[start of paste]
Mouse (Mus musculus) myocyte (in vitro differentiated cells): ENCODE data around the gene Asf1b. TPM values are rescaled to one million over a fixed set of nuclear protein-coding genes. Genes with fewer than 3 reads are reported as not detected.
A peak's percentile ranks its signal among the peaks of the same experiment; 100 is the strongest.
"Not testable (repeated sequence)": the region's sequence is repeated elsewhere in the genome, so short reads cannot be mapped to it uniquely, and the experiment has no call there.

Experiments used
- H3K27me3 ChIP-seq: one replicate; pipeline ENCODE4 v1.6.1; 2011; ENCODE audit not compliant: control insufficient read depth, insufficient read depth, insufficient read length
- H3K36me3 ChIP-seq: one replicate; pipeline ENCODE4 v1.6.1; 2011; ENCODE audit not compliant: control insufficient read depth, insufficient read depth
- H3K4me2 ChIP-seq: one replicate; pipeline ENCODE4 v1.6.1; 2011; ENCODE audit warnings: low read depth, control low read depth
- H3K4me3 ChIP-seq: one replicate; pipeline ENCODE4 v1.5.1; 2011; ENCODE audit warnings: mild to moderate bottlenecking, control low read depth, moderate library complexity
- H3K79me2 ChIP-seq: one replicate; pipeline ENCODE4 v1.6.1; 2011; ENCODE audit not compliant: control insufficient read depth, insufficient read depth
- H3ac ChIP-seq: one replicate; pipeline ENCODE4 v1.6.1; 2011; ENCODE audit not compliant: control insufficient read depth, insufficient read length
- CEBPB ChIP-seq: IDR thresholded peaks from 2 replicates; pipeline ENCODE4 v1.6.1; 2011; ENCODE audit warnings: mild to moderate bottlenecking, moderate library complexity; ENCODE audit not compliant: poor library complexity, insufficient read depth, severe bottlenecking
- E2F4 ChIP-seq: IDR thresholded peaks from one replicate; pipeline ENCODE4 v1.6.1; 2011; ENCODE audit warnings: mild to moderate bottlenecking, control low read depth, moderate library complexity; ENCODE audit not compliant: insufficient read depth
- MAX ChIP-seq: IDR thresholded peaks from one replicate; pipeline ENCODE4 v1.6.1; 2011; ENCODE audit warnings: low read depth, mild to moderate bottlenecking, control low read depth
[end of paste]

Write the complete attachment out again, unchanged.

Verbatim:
Mouse (Mus musculus) myocyte (in vitro differentiated cells): ENCODE data around the gene Asf1b. TPM values are rescaled to one million over a fixed set of nuclear protein-coding genes. Genes with fewer than 3 reads are reported as not detected.
A peak's percentile ranks its signal among the peaks of the same experiment; 100 is the strongest.
"Not testable (repeated sequence)": the region's sequence is repeated elsewhere in the genome, so short reads cannot be mapped to it uniquely, and the experiment has no call there.

Experiments used
- H3K27me3 ChIP-seq: one replicate; pipeline ENCODE4 v1.6.1; 2011; ENCODE audit not compliant: control insufficient read depth, insufficient read depth, insufficient read length
- H3K36me3 ChIP-seq: one replicate; pipeline ENCODE4 v1.6.1; 2011; ENCODE audit not compliant: control insufficient read depth, insufficient read depth
- H3K4me2 ChIP-seq: one replicate; pipeline ENCODE4 v1.6.1; 2011; ENCODE audit warnings: low read depth, control low read depth
- H3K4me3 ChIP-seq: one replicate; pipeline ENCODE4 v1.5.1; 2011; ENCODE audit warnings: mild to moderate bottlenecking, control low read depth, moderate library complexity
- H3K79me2 ChIP-seq: one replicate; pipeline ENCODE4 v1.6.1; 2011; ENCODE audit not compliant: control insufficient read depth, insufficient read depth
- H3ac ChIP-seq: one replicate; pipeline ENCODE4 v1.6.1; 2011; ENCODE audit not compliant: control insufficient read depth, insufficient read length
- CEBPB ChIP-seq: IDR thresholded peaks from 2 replicates; pipeline ENCODE4 v1.6.1; 2011; ENCODE audit warnings: mild to moderate bottlenecking, moderate library complexity; ENCODE audit not compliant: poor library complexity, insufficient read depth, severe bottlenecking
- E2F4 ChIP-seq: IDR thresholded peaks from one replicate; pipeline ENCODE4 v1.6.1; 2011; ENCODE audit warnings: mild to moderate bottlenecking, control low read depth, moderate library complexity; ENCODE audit not compliant: insufficient read depth
- MAX ChIP-seq: IDR thresholded peaks from one replicate; pipeline ENCODE4 v1.6.1; 2011; ENCODE audit warnings: low read depth, mild to moderate bottlenecking, control low read depth